Morgan Stanley -- one of the two last independent, U.S.-based investment banks -- is negotiating with the Chinese government for a fresh infusion of funds into the beleaguered investment bank.
Morgan Stanley CEO John Mack held various conversations with potential merger partners Wednesday afternoon including top executives at Citigroup and Wachovia Bank . However, Mack continues to work to keep Morgan Stanley an independent company CNBC has learned.
Executives at Morgan are currently crunching numbers to determine how much of an additional minority stake they need to sell to settle market fears about the company.
Mack's plan is to sell a piece of Morgan Stanley to a Chinese bank. Mack has been dealing with Chinese government officials all day Wednesday to line up money from China.
He also has been dealing with top officials from the Federal Reserve and the Treasury to lobby them to give approval to a Chinese bank increasing its stake in the company.
China’s sovereign wealth fund, China Investment Corporation (CIC), already owns 9.9 percent of Morgan. However, Mack, according to people close to the company, understands that he faces significant obstacles including a turbulent market that has crushed Morgan shares.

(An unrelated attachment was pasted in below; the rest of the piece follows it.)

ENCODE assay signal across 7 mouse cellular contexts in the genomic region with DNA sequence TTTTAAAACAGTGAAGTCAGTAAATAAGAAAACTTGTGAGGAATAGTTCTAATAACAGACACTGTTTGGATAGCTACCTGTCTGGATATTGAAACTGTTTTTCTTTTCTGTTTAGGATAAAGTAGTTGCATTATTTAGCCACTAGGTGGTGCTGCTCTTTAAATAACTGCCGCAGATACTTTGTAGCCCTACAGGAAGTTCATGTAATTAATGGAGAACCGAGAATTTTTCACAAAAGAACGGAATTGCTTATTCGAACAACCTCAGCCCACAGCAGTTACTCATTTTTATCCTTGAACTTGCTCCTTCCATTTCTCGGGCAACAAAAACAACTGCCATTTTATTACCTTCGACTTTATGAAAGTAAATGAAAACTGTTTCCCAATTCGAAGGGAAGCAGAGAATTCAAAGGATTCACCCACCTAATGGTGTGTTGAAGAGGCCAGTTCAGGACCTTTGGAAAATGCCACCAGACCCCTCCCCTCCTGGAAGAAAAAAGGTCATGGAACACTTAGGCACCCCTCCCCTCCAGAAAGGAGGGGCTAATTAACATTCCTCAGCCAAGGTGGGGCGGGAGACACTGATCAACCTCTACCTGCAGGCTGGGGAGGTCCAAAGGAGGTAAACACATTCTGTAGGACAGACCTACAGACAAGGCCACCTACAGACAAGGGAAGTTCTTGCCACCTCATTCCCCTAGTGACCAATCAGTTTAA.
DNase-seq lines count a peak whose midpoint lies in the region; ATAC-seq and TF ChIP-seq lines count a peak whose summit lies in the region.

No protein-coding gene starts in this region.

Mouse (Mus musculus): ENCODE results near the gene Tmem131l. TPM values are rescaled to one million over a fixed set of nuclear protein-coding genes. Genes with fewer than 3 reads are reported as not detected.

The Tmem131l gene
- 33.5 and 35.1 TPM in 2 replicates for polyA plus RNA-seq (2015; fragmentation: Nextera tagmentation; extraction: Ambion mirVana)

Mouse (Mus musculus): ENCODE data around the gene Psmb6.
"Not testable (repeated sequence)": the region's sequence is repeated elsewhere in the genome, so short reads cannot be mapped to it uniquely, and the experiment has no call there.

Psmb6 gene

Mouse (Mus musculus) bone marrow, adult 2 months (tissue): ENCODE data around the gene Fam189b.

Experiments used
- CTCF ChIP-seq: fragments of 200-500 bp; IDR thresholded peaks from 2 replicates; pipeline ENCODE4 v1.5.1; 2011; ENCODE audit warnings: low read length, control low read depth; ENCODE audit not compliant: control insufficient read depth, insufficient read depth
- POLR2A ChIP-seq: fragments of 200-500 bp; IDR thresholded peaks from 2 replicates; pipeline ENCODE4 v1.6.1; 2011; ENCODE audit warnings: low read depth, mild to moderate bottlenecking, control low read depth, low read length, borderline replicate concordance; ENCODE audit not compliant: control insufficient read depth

People close to Mack say that he does not expect any deal tonight and he would like to avoid one on Thursday. However, if he has to do a deal, because of further deterioration in stock price he will.
CNBC's David Faber had earlier reported that the Federal Reserve has been active in encouraging the Chinese to invest in U.S. financial institutions. The Fed has even made it clear that it would look favorably upon a Chinese acquisition of a U.S.-based financial institution, sources said.
Morgan Stanley stocks plunged more than 24 percent Wednesday and it is imperative that the investment bank gets a cash infusion before its shares decline further. London-based HSBC has also been cited as a possible suitor for Morgan Stanley.
Wednesday, September 17, 2008
We extend greetings to our Chinese overlords
No comment is necessary on this CNBC report, I don't think.